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Some say never work with children (and animals), but we can't think of anything more rewarding!

Ways we work with children:

  • Co-designing: We offer sessions with a range of novel and enjoyable methods to get young peoples ideas and needs for a design.  This can be for a trail, which might also include kids art or your own design project. Other stakeholders can join in too. Learn more

  • Educational Workshops: Children are fascinated by digital games, so creating their own can be exciting. We can provide teaching packs and support to implementing sessions that enhance any teaching programme. Learn more


Game design workshops

We have had positive feedback from young people and educational suppliers about our design workshops. Sessions for children to design their own characters and games can enhance learning around nature, IT and creativity. One of our key partners is Develop Outdoors a CIC based in East Sussex. Kids are able to develop valuable skills in IT and creativity, besides increasing their attachment to natural spaces. Children with special needs can ofter particularly benefit from the motivational approach to designing that can suit any ability and boost confidence.


We work with local schools or organisations benefitting children, supplying teaching packs and training. Sessions  can emphasise artistic and storytelling skills or technical aspects of compiling games. 



Some designers think they know what makes a game appealing to children. However, Druin, (1999) points out: “Children have their own likes, dislikes, curiosities and needs that are not the same as adults, parents or teachers.” It can be a costly mistake to make assumptions about what will make a product attractive to young people. 


We believe in working with children at an early stage of a process and use methods to understand practical and emotional needs. Kids are also full of great ideas and we usually include their creations in a trail.

new Lily Game layout.jpg

and stories

Children can be effective and creative partners in a design process *. Some children find it difficult or embarrassing to articulate emotional factors, such as fear or sensitivities that could impact on the success of a design. Using characters that they create as an agent for discussion allows the child to express themselves more candidly through a story.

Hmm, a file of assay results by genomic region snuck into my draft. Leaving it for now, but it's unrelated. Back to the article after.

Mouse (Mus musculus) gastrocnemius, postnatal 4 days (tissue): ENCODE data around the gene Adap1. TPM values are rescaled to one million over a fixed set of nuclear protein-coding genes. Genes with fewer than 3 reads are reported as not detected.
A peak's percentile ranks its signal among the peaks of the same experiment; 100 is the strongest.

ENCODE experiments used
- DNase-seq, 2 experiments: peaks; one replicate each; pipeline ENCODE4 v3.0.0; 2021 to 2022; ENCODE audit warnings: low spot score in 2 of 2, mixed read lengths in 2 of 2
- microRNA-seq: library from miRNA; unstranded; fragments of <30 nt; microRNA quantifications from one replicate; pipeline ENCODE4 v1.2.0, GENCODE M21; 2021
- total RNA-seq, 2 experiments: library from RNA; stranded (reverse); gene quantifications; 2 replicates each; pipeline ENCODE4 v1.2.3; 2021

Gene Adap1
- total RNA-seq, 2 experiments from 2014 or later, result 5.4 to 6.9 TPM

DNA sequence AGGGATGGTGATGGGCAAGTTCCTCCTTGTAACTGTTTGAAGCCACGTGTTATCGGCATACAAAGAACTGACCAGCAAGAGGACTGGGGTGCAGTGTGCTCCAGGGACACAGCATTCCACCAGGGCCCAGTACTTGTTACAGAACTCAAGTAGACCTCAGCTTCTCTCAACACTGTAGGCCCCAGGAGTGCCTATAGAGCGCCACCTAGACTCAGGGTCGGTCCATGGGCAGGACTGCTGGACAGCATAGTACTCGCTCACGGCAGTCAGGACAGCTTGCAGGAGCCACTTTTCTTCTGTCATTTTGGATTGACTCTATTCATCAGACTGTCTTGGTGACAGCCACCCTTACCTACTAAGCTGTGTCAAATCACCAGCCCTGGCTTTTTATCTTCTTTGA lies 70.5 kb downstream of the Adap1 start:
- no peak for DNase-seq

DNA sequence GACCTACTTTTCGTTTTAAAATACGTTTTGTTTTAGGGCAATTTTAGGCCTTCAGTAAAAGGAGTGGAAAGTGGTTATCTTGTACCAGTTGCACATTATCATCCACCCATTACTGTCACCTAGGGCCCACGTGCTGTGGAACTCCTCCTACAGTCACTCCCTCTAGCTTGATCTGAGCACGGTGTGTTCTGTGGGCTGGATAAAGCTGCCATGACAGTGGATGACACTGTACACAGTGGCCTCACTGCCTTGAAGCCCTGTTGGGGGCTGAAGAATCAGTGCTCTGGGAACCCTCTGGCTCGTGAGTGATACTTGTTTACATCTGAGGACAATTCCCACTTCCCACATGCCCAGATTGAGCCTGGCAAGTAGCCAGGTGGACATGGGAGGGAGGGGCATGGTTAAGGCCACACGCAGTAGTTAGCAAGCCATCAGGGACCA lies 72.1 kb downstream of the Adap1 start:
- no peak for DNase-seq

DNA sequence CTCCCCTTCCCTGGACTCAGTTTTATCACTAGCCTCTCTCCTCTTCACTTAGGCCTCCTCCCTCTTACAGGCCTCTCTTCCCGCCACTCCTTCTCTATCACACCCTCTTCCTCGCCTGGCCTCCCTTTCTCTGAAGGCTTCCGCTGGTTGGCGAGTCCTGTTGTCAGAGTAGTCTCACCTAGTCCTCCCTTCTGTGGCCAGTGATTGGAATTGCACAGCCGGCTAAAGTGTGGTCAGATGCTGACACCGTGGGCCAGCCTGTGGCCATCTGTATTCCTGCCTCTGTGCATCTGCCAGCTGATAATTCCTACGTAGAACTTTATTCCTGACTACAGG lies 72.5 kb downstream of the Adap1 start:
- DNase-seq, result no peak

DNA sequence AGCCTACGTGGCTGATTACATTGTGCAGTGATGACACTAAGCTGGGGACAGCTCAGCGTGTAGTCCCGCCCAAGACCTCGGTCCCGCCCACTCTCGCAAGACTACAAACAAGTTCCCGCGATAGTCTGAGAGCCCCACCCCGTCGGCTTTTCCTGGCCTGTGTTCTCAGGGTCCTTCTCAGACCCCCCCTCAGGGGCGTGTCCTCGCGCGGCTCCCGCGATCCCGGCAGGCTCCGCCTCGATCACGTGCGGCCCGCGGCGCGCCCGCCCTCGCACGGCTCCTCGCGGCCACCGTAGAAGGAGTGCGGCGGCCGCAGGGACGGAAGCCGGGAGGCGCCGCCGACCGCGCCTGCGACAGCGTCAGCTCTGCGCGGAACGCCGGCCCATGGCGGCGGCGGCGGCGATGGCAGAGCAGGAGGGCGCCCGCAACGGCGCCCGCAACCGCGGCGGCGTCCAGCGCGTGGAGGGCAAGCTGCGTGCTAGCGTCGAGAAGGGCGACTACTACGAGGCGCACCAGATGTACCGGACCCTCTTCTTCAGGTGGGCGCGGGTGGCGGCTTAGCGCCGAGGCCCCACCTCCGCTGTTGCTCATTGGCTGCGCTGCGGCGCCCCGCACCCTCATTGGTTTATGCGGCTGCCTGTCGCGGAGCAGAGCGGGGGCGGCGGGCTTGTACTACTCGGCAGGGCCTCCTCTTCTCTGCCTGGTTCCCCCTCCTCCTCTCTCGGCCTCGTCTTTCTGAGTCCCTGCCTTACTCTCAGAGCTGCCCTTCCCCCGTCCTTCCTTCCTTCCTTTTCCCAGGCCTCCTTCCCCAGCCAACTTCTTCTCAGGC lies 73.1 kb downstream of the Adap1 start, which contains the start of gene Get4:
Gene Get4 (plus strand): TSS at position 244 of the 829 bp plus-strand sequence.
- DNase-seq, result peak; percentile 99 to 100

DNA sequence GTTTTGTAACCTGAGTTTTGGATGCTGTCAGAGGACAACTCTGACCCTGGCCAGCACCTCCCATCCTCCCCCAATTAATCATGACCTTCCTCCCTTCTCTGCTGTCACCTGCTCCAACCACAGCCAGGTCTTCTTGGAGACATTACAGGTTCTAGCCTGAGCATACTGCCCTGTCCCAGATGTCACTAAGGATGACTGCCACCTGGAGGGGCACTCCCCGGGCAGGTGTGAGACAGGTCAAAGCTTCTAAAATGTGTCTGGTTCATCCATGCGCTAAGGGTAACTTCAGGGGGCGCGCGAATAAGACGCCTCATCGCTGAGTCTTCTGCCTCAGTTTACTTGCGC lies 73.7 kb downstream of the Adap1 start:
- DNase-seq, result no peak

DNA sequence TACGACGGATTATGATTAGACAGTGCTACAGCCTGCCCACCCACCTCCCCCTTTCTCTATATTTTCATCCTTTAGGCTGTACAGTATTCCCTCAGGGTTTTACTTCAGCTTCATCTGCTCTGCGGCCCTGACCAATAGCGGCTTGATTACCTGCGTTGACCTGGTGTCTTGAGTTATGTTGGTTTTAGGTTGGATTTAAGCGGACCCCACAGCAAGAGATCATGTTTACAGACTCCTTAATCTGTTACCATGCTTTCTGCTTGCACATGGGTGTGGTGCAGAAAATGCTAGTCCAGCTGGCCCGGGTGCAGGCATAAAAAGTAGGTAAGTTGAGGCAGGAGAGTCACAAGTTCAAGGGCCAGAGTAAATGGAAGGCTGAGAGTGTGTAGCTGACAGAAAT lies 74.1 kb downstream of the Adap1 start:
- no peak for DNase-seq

*(Druin, 1999; Garzotto, 2008; Garzotto, 2011; Obrist, 2011)

Say Do


Say Do Make Think

To research the needs of children effectively, we use a framework of methods, called ‘Say, Do, Make (Think) * 


It is based on fundamental definitions of human activity and allows information to  viewed from a range of perspectives. See example below

* Sanders, Stappers (2008) and Cain (1998)


What do children say ? 

Methods like surveys, interviews and focus groups are traditional methods useful to establish factual information.


Observing what children do, through design ethnography allows us to see into the world of the child and to understand their natural behaviour. 

make (think!)

We have developed our own creative co-design methods that work well with children's skillsets and allow us to understand their latent and emotional needs.The CAS system can be very effective



An example of ‘Say, Do, Make’ in action when designing nature games, is children's attitude to 'bugs'.


Online surveys (Say) showed that a reason children avoid the countryside was bugs. However, in observations (Do) the children were fascinated, daring each other towards them. During the co-design of their own games (Make), they told stories where their fear of these 'scary' creatures was overcome.  According to psychologists a key emotional need is to overcome childhood fears.


Without the framework, bugs may have been excluded from games, but children love to hate them!

WHY use technology?

Don't children play outdoors anyway?

There are barriers to accessing green spaces for many people in society. Issues can range from lack of awareness of its benefits, distance, fear of encountering creatures or strangers, to a perception of nature being simply boring. Evidence also shows that children from disadvantaged and urban areas are more likely to be impacted. 

Most families and older children own a mobile phone and our research showed that use of technology helps to encourage reluctant young people to engage with activities.

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